EC: Were there any other questions that maybe we missed?
TT: I remember one of the very interesting questions that you asked, “Why do you think South Vietnam lost the war?” Of course, we lost the war because the people in the US, they marched on the street to oppose the war. They did not want the US to get involved in the Vietnam War. It is understandable because 58,000 Americans lost life in Vietnam and hundreds of thousands of Americans lost their ability to have a normal life whenever they got out of the army or the airforce or the navy. It is true.
And also South Vietnam lost the war because after January 27, 1973 at that time I remember I was younger than eleven years old, the US, South Vietnam government, North Vietnam government, and the Viet Cong signed the Paris Agreement that the US would gradually withdraw completely out of Vietnam without any support to South Vietnam, by all means, because of the US Congress referendum doing that. Then the Viet Cong and the North Vietnamese were allowed to stay wherever they already stayed in South Vietnam. The Republic of Vietnam’s government did not like that. But they had to accept that. They knew that one day, when the US withdrew from Vietnam, North Vietnam would attack South Vietnam. So, North Vietnam received aid, weapons, medicine, and food from the former Soviet Union and especially Red China and the entirety of the Communist Bloc in Eastern Europe. They used Laos and Cambodia as a good way to sneak into South Vietnam. But at that time, the US stopped aiding South Vietnam’s government, so we had to fight by ourselves and we lost the war.
EC: So you think it was just a matter of time after that?
TT: Yeah, just a time after that. My dad said that we ran out of ammunition [ … ] and we didn’t have air support from the US, like B-52 drop bombs which would pacify the area before we entered, and the US didn’t do anything on the Ho Chi Minh Trail like they did before or during the war, especially from 1965-1973, the US kept an eye on the Ho Chi Minh Trail and attacked every movement on the Ho Chi Minh Trail. From 1973, Communist forces were free. They moved South freely. So during the war, it took them at least a year to bring ammunition from North to South. But after 1973, it took them only one month to move ammunition or their people from the North to the South. Communists, we had experience with them, they tell us one thing, but they do something different.
TT: And right now, the US and the government over there have a [ … ] we say a [ … ] very weird relationship [laughs]. We have different systems, but they are still working together.
HC: Are there other questions that were on the list that we think we should particularly cover.
TT: Let’s see. “First impressions of the US?” I already answered it. Very nice city and we enjoyed freedom when we lived here. [ … ] “What local public or political issues are most important to the Vietnamese community?” Of course. I discussed with my dad this morning, even the people who don’t say anything, who are so quiet. Being quiet does not mean that they agree with the Communist government over there. Maybe they are quiet because they don’t want the police over there stopping them from getting into Vietnam to visit their family members. This is so important; family. Family is so important to the Vietnamese. This is the reason they live here and don’t say anything at all. Tet Event, Mid Autumn Event, they come out and enjoy with us. But some special political event like Black April, they will stay home. The people who often enjoy the events, who are very similar to me, we don’t care. This is the freedom country. We want to express our opinion. We want to say our idea. Opposed against Communists, we would say “liberal” or “conservative” -- we always have that certain level. With liberals, we don’t like communists. We know that communism is not a good choice for Vietnamese or the rest of the world. But we don’t do anything abruptly or aggressively. We know that it is one that will collapse. China communists, gone. But they are so far away, probably not my generation. My next generation -- far away generation. And conservatives? They talk too loud and they always want to do something but in reality they cannot do anything at all. The people who are in the liberal side, they say what they want and what they need to do. Very reality based. The people who are very conservative, there is something in their mind [ … ]. Of course we can join hands and we can work with each other, but it is hard to make a common decision.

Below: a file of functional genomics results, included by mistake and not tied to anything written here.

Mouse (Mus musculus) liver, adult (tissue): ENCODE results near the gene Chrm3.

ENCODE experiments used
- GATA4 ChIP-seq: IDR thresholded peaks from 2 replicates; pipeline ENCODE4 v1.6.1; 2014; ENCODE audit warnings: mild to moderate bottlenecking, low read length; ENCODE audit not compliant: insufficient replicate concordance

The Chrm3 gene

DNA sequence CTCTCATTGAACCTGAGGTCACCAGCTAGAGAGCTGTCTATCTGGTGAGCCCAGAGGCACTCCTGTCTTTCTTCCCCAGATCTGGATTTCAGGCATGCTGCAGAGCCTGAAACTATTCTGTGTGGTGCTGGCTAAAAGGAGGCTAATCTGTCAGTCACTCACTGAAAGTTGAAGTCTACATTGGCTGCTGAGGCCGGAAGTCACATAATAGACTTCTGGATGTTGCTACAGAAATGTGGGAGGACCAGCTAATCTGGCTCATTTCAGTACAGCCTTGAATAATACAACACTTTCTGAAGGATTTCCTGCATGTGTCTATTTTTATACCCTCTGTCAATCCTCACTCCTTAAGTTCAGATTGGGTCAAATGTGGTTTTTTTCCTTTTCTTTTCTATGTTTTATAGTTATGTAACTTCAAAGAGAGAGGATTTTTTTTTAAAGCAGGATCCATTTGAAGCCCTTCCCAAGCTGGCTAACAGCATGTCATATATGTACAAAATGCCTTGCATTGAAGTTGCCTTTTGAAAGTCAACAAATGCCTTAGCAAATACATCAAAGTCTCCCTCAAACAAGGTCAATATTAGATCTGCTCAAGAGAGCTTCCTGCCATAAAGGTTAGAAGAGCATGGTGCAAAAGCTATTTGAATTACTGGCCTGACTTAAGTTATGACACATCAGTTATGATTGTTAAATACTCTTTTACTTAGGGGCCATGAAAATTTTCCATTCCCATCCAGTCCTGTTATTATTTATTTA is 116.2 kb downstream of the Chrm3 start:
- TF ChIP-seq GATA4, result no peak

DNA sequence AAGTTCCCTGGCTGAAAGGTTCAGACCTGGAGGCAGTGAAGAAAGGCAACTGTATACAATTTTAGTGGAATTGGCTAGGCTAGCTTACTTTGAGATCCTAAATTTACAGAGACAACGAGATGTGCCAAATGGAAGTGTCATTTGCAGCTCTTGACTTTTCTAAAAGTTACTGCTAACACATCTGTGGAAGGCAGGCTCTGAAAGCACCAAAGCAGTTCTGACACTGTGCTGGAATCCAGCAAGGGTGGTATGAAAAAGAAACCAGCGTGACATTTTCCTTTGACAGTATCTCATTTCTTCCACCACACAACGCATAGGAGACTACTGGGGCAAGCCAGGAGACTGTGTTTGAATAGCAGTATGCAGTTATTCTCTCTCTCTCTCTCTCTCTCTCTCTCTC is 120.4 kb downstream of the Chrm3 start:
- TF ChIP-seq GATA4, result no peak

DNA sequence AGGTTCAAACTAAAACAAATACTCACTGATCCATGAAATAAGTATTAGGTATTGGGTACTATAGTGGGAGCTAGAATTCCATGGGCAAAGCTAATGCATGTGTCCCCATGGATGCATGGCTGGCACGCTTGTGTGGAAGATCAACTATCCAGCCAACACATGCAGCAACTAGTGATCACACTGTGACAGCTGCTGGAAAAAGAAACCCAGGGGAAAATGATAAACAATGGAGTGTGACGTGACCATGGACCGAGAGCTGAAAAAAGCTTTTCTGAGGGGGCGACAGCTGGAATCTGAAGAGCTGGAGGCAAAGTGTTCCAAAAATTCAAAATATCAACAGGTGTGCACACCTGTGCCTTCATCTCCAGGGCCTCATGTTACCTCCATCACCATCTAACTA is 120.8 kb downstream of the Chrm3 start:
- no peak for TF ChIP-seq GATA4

HC: Is there anything else you think is particularly important for us to cover?